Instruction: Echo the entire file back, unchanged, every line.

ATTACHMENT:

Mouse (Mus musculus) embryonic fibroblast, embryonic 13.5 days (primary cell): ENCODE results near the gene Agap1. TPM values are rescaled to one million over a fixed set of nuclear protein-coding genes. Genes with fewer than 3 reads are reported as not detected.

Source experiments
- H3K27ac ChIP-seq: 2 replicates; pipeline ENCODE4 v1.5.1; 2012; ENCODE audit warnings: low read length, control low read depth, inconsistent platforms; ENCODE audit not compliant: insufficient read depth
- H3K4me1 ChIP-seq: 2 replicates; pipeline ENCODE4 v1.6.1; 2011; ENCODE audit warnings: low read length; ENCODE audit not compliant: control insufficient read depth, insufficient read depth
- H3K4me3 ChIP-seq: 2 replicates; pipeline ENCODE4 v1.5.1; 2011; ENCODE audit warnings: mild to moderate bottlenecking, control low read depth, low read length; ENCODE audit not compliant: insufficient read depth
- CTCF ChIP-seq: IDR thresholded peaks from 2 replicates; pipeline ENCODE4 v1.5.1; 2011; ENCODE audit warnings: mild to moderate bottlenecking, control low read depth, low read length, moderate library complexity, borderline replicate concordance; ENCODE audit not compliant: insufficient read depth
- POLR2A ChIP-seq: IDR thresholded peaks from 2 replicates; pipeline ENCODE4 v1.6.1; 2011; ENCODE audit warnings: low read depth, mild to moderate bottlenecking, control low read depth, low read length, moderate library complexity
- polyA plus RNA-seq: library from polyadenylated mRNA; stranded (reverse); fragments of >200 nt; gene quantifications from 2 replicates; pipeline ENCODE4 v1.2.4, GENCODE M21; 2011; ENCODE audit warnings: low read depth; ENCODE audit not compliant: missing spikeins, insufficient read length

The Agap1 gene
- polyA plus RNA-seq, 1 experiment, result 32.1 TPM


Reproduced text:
Mouse (Mus musculus) embryonic fibroblast, embryonic 13.5 days (primary cell): ENCODE results near the gene Agap1. TPM values are rescaled to one million over a fixed set of nuclear protein-coding genes. Genes with fewer than 3 reads are reported as not detected.

Source experiments
- H3K27ac ChIP-seq: 2 replicates; pipeline ENCODE4 v1.5.1; 2012; ENCODE audit warnings: low read length, control low read depth, inconsistent platforms; ENCODE audit not compliant: insufficient read depth
- H3K4me1 ChIP-seq: 2 replicates; pipeline ENCODE4 v1.6.1; 2011; ENCODE audit warnings: low read length; ENCODE audit not compliant: control insufficient read depth, insufficient read depth
- H3K4me3 ChIP-seq: 2 replicates; pipeline ENCODE4 v1.5.1; 2011; ENCODE audit warnings: mild to moderate bottlenecking, control low read depth, low read length; ENCODE audit not compliant: insufficient read depth
- CTCF ChIP-seq: IDR thresholded peaks from 2 replicates; pipeline ENCODE4 v1.5.1; 2011; ENCODE audit warnings: mild to moderate bottlenecking, control low read depth, low read length, moderate library complexity, borderline replicate concordance; ENCODE audit not compliant: insufficient read depth
- POLR2A ChIP-seq: IDR thresholded peaks from 2 replicates; pipeline ENCODE4 v1.6.1; 2011; ENCODE audit warnings: low read depth, mild to moderate bottlenecking, control low read depth, low read length, moderate library complexity
- polyA plus RNA-seq: library from polyadenylated mRNA; stranded (reverse); fragments of >200 nt; gene quantifications from 2 replicates; pipeline ENCODE4 v1.2.4, GENCODE M21; 2011; ENCODE audit warnings: low read depth; ENCODE audit not compliant: missing spikeins, insufficient read length

The Agap1 gene
- polyA plus RNA-seq, 1 experiment, result 32.1 TPM